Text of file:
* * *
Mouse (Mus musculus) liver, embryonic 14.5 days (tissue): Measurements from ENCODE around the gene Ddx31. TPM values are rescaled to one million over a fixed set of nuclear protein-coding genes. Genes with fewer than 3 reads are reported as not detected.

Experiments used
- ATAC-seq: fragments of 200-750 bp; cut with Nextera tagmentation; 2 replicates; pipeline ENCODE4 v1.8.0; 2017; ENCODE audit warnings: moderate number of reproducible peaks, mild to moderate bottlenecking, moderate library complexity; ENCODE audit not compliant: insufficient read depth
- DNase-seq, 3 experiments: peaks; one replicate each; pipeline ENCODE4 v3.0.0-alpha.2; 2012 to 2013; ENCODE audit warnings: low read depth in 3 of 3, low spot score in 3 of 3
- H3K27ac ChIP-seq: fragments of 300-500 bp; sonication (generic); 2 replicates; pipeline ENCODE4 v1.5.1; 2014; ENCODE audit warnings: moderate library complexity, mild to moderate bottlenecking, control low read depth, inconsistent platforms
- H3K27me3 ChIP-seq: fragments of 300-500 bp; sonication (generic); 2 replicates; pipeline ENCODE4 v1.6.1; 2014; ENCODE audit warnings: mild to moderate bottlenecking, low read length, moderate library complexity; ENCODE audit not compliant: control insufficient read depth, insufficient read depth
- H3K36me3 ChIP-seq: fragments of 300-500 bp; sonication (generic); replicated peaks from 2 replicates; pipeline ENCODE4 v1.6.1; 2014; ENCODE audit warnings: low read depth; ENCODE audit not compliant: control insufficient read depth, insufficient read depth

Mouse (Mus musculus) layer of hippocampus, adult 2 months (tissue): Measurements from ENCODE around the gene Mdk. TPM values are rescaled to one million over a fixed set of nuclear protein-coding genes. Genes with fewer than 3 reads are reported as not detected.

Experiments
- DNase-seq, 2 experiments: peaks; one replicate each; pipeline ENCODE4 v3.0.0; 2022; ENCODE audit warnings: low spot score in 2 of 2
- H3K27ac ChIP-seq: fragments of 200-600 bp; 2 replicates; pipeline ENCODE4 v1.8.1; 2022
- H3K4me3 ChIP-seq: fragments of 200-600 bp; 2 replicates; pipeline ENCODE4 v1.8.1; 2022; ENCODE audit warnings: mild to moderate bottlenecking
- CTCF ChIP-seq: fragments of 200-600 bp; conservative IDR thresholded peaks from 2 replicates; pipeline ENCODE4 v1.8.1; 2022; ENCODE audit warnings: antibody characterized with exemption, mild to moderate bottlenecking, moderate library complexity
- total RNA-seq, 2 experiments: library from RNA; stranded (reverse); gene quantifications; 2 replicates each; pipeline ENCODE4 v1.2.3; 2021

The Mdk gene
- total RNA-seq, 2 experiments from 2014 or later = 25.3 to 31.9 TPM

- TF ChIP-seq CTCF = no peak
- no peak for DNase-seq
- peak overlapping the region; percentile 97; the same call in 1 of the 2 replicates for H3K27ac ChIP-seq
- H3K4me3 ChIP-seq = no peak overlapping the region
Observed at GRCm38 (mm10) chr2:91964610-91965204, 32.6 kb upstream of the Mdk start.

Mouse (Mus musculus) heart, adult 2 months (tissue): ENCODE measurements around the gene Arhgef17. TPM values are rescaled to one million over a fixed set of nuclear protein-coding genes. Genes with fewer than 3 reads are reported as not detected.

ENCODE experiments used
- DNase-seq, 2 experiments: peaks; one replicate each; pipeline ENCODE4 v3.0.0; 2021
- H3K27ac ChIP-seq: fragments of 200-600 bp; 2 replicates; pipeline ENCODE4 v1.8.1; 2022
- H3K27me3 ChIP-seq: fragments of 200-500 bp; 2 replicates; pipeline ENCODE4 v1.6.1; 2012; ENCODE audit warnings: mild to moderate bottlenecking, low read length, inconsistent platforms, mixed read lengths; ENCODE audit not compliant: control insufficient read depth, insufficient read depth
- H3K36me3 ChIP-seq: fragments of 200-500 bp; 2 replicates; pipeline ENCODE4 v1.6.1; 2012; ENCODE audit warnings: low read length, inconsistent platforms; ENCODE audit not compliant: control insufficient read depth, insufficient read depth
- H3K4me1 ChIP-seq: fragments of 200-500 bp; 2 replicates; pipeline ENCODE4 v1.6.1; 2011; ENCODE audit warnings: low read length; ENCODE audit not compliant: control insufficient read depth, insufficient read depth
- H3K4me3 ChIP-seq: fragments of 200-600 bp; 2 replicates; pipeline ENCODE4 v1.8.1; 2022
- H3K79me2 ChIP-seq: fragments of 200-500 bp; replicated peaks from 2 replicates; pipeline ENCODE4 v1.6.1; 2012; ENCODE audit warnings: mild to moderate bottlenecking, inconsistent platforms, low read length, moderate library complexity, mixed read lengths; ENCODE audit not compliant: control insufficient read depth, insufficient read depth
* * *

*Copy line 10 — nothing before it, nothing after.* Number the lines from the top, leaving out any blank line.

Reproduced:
- DNase-seq, 2 experiments: peaks; one replicate each; pipeline ENCODE4 v3.0.0; 2022; ENCODE audit warnings: low spot score in 2 of 2